Interview with

Sven Helbig

Sven Helbig is part of a generation of composers that no longer acknowledges the traditional lines between the world of classical composing, experimental art and pop music. He composes choir, orchestra and chamber music for classical concert venues and goes on tour with electronic music. In his solo concerts he radically edits his orchestra compositions – deconstructs and recreates them digitally or plays them on his mallets. Hovering vibraphone sounds and Breakcore beats, opulent strings and synth surrogates are all part of his powerful musical arsenal. Sven is a „Composer in Residence” at the Deutsches Nationaltheater in Weimar, the University of Leipzig and the National University San Martin in Buenos Aires. His debut Pocket Symphonies was released on Deutsche Grammophon in 2013, to be followed by two albums this year. He just started with Pocket Symphonies Electronica, where you can listen to the live versions of Pocket Symphonies. In September his new choir work I Eat the Sun and Drink the Rain will be finished. Both albums are released on new Berlin based label Neue Meister. Sven Helbig is co-founder of the Dresdner Sinfoniker, the first European orchestra exclusively dedicated to contemporary music.

Facts

1: I don´t have facts, just a lot of doubts about nearly anything.
2: Death might be a fact and it would sure help a lot, keeping that in mind.
3: Enlightenment can just be found in the dark. At least a fact for me.

Questions

1.What is the biggest inspiration for your music?
A walk in any kind of nature is the best way to open up my mind and soul.
In general, I can´t see a straight connection between intense moments and the creative process. Experiences are the grapes that got sent into life’s barrel and if the time is right there will be a wine.

2.How and when did you get into making music?
I started constructing little radios at the age of 11. When they finally worked, I got so enthusiastic that I spend nights with my headphones on and listened to what ever came through.
I became obsessed with every little musical and technical detail I could hear, even reverbs, echos, stereo pictures.

3.What are your 5 favorite albums of all time?
1 “Donuts”, J Dilla
2 “Music Has The Right To Children”, Boards Of Canada
3 “Huge Chrome Cylinder Box Unfolding”, Venetian Snares
4 “Four Last Songs” Gundula Janowitz, Karajan, Berlin Philharmonic
5 “Ballads” John Coltrane

4.What do you associate with Berlin?
Berlin is open in all directions. It doesn’t put me in a pre-configuration, like many other city’s that have a kind of cultural dialect. Here, every day I feel like taking a white sheet of paper and start drawing.

5.What’s your favorite place in your town?
This is with no doubt a little bar called “Blue Note”. Everything is right in this place. They play always good music, the sound is great, the drinks, light, just everything. What I expect from a good bar, is that I can imagine sitting there alone a whole night.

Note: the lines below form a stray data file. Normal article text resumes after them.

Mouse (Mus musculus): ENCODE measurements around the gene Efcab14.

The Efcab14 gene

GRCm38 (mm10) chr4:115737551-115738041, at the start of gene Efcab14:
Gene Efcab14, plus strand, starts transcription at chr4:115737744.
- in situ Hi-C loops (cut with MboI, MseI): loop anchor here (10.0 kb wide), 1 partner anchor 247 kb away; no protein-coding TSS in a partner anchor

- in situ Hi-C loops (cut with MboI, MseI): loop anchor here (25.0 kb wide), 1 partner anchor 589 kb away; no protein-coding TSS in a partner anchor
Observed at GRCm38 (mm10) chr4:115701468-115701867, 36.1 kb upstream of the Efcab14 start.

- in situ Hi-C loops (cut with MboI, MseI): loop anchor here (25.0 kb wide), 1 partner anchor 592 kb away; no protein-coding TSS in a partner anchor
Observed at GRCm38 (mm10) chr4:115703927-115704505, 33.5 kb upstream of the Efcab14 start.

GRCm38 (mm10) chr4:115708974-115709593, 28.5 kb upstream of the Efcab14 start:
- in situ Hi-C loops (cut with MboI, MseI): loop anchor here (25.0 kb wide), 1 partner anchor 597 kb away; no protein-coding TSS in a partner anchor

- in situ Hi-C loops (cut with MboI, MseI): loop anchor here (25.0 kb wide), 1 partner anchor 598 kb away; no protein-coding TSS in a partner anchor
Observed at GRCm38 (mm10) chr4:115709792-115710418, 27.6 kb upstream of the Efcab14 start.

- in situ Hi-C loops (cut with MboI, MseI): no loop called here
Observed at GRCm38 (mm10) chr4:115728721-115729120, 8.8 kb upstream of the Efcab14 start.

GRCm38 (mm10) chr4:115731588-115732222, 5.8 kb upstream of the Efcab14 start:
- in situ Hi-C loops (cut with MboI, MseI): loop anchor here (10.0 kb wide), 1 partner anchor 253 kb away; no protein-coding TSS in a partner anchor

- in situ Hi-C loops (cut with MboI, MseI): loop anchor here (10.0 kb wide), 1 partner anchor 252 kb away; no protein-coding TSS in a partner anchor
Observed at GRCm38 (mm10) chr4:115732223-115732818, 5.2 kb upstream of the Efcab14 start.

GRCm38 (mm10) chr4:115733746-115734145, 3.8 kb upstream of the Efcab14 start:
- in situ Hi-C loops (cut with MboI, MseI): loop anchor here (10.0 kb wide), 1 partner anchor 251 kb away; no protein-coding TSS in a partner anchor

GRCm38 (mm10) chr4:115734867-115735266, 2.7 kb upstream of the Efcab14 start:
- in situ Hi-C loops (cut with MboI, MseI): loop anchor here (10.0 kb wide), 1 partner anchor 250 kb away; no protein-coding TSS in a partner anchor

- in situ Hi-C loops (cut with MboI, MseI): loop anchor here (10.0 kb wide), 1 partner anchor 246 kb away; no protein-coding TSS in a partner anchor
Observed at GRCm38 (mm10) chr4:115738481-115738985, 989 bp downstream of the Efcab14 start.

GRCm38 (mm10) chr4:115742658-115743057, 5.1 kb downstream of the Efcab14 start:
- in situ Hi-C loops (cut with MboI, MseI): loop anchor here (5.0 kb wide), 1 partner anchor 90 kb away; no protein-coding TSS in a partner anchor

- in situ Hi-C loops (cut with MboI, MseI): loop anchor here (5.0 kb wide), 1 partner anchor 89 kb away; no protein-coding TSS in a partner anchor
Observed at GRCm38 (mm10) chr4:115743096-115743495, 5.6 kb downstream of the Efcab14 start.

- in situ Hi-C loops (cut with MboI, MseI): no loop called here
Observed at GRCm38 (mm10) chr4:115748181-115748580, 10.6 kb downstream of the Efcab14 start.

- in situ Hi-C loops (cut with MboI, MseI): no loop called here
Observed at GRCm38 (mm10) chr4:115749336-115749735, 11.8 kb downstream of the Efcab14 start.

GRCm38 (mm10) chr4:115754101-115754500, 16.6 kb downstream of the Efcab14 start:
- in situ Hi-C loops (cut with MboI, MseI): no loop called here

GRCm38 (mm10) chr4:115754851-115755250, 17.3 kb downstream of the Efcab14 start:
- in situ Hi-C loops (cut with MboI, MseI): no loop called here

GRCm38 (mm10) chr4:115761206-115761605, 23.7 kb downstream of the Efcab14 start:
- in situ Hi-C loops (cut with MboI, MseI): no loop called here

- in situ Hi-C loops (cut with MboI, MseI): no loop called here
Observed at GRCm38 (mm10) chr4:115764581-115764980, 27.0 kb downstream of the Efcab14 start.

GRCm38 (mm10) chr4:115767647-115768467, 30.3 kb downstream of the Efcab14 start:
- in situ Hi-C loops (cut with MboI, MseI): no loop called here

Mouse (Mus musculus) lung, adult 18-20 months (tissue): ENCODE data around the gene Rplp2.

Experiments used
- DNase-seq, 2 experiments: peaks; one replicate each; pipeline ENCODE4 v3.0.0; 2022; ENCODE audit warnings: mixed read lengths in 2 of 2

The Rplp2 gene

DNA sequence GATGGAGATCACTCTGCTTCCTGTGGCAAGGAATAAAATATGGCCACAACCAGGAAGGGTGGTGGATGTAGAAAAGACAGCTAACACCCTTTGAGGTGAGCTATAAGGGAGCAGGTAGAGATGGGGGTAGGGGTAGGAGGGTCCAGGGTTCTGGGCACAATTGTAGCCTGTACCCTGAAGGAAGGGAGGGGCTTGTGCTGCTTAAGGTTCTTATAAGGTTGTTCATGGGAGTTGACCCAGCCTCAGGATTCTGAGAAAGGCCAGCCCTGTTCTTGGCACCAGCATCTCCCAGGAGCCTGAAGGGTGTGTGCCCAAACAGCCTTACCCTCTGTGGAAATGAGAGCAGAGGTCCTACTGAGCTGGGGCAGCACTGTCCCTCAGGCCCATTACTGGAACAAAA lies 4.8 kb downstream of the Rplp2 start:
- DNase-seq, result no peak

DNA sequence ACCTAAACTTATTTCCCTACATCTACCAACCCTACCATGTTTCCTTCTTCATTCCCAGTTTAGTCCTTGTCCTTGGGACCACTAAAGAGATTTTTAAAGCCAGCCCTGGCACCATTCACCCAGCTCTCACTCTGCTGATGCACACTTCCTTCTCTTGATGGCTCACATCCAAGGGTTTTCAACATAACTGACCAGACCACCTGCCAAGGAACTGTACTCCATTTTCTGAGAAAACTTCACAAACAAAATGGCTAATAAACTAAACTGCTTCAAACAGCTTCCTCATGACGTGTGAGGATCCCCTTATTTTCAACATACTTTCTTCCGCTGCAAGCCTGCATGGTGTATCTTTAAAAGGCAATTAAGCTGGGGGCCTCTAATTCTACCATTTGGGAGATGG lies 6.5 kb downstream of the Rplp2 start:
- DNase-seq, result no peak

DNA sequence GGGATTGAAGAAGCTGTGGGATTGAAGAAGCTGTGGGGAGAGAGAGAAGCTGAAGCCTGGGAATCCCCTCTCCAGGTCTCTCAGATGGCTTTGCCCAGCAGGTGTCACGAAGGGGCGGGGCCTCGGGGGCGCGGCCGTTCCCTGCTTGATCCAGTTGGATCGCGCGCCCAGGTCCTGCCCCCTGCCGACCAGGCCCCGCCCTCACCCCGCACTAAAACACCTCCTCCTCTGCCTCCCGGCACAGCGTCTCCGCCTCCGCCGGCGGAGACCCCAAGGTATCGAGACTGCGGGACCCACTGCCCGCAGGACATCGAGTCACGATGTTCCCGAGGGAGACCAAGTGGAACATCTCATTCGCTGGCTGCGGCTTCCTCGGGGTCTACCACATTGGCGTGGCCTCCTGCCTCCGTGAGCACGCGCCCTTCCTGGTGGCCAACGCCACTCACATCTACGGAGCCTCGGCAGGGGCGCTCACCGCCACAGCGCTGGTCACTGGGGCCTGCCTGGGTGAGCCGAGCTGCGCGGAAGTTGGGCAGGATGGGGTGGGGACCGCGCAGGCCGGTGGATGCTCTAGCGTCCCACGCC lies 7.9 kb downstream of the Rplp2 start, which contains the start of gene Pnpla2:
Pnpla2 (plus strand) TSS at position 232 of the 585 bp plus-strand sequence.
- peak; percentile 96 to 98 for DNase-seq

6.If there was no music in the world, what would you do instead?
I would buy a vineyard. Any kind of agriculture is taking over my ambitions too.
Not, because I love diggin in the earth all day, but because I become more and more convinced that a healthy mind should have a strong relation to the origin of food. Alienation from natural grown food will degenerate our thoughts, culture and in a chain of events our society.

7.What was the last record you bought?
I bought Ash Koosha`s “GUUD” some weeks ago. I have been introduced by a friend to his music and fell in love on first sight. The complex layering of electronic sounds is on the same level, as the best mastered counterpoint composition.

8.Who would you most like to collaborate with?
It is a dream, that will never come true. But if I could write orchestra or choir pieces for a BoC album, that would lift me to heaven.

9.What was your best gig (as performer or spectator)?
I would choose the concert with string quartet at CAFF in Buenos Aires in 2015.
The atmosphere in the vibrant city of Buenos Aires is highly energizing any-ways and the Argentinian string quartet I was working with could play classical scores and improvise on the same high level. This was fantastic. I wrote a piece for them, called “Tres Momentos”. I still remember the sacred feeling on stage and how people from their chairs, when we were finished.

10.How important is technology to your creative process?
It has become much more important during the last years. I started reconstructing my classical compositions on stage with computers. I could not live without those transformations anymore, since they are a reflection of how we hand le tradition today. Computers are wonderful instruments and as a composer I can’t skip the most versatile instrument that exists today.

11.Do you have siblings and how do they feel about your career?
I have a sister and a brother. Both like my music a lot.

Sven Helbig is part of Neue Meister II Crossing Borders showcase on Monday, 20.06.2016 in Berlin.

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